the AFF laboratory — see figure 2. This new system contains
several unique design features that provide the necessary registration
capability and high purity silicon growth required for the fabrication
of the final multi-qubit device, and importantly for realising atomic-scale
devices in silicon.
Top-Down Ion-Implanted Devices
2 New combined UHV MBE/STM/SEM system, commissioned in November
2002, which is custom-designed to enable bottom-up fabrication
of buried P arrays with registration to surface control gates
The first implanted donor test devices were constructed during
2002. These devices were designed to demonstrate controlled single
electron transfer events between implanted donors. The structures
incorporate control gates for manipulating electron transfer, together
with integrated single electron transistors (SETs) for sensing charge
motion (see Figure 3). Their electrical characterisation is currently
underway and represents an exciting moment for the Centre. During
2002 researchers from a number of programs within the Centre also
conceived a novel charge-based qubit scheme that acts as a intermediate
stage for spin qubit development.
3 (a - c) SEM and optical images of complete buried atom device
showing critical dimensions. (d) Nanoapertures 24nm in dimension
for ion implantation. (e) Completed device design with optmised
Quantum Device Measurement
Amazing results were achieved by the quantum measurement team with
the development and demonstration of the twin radio frequency single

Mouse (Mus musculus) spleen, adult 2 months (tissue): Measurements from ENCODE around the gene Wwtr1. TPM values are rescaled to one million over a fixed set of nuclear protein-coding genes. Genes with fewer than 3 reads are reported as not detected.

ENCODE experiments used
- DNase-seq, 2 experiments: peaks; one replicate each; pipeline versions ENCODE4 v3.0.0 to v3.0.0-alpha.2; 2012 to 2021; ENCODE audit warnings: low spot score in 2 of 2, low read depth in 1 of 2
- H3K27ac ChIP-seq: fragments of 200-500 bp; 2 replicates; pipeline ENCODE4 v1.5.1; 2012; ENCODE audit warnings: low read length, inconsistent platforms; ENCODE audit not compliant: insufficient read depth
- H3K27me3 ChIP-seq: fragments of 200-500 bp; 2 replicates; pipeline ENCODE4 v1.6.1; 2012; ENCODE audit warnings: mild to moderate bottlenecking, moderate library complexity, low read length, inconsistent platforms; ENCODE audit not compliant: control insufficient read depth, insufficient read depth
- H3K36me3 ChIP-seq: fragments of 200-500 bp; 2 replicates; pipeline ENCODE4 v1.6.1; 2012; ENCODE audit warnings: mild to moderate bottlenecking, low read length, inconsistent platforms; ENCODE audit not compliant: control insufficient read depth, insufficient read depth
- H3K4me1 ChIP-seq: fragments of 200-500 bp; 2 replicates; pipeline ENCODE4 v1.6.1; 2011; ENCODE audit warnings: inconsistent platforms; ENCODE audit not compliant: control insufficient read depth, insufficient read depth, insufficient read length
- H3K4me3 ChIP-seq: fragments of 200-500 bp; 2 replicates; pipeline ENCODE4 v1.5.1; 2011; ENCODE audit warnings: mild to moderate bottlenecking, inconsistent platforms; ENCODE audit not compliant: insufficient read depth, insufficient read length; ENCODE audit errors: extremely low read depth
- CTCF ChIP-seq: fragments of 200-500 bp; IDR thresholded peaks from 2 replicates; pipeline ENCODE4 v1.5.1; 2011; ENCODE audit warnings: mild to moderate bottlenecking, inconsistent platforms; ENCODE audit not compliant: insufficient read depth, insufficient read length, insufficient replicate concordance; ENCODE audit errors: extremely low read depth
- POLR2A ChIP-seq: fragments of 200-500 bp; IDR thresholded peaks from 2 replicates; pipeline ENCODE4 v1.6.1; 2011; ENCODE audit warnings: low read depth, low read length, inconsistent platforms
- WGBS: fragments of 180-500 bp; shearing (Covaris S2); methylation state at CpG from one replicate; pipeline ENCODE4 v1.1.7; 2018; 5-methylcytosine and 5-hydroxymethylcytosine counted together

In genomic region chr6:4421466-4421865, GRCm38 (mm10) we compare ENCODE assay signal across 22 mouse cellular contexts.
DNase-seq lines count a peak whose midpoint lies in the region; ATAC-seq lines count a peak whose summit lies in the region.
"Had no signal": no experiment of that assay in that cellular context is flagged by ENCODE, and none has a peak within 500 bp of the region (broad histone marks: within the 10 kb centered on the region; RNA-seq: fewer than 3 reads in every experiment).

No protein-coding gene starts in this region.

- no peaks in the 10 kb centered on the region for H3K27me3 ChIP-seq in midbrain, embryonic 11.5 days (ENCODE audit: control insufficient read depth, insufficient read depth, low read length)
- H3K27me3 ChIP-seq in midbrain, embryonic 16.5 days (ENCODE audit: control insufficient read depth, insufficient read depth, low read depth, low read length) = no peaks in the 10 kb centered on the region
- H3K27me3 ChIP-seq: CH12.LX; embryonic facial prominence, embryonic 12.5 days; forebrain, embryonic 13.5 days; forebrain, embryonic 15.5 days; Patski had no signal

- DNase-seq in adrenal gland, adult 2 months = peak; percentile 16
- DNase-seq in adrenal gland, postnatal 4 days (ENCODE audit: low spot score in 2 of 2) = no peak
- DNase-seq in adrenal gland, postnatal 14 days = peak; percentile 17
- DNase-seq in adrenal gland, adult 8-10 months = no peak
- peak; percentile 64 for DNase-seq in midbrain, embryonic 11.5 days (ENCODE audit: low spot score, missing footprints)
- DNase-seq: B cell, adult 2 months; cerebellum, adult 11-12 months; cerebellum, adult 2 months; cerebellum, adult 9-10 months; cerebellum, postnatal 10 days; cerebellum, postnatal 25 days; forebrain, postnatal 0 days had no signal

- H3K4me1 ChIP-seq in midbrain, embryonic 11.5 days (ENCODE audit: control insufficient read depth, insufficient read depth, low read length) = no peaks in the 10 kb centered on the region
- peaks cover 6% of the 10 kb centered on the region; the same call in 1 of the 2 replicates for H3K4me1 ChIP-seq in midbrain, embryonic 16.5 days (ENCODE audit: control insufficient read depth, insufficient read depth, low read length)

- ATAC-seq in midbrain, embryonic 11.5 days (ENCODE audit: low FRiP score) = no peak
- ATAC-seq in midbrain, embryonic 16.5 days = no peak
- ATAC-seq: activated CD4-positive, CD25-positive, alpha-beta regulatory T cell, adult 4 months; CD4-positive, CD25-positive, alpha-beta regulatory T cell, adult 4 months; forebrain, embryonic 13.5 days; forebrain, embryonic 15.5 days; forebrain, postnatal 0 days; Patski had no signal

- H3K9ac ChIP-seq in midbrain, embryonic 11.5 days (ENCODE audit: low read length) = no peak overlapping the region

electron transistor (rf-SET), a key device for the fast and efficient
readout of solid-state qubits. They established the ability to sense
charge motion on sub-microsecond timescales (see figure 4) thereby
creating a world-class capability in efficient charge readout and
moving us significantly closer to the ultimate goal of single spin
4. Measurements of a rf twin single electron transistor device
at mK temperatures, showing periodic “Coulomb Blockade”
oscillations in the conductance(left). Radio frequency measurements
of the power reflected from the rf-SET (right) allow changes
in the the device conductance to be monitored on sub-ms timescales,
providing high speed detection of single electron motion.
to the work on the rf-SET, 2002 saw several other key projects achieve
success. This included the fabrication of MOSFET devices for the
characterization of interface trap densities and the development
of a fast pulse-gate capability aimed at delivering voltages pulses
to on-chip qubit gates with rise/fall times of the order of 40ps.
Finally, congratulations are due to the team whose results on spin
manipulation in ultra-low-disorder quantum wires were published
in Physical Review Letters.
the Centre published 80 papers with 5 Physical Review Letters and
28 Physics Review A,B or E. It also lodged 5 patents and gave over
100 conference presentations, 27 of which were invited. During the
year the Centre was involved in a nationally competitive bid to
reposition itself within the Australian Research Council’s
newly announced Centres of Excelllence (COE). The main thrust of
our COE application is to enable the Centre to address key issues
of fault tolerant quantum computing. In December 2002 it was announced
that our COE application was successful, making us one of the eight
COEs awarded nationally.
Michelle Simmons, Alex Hamilton and Robert Clark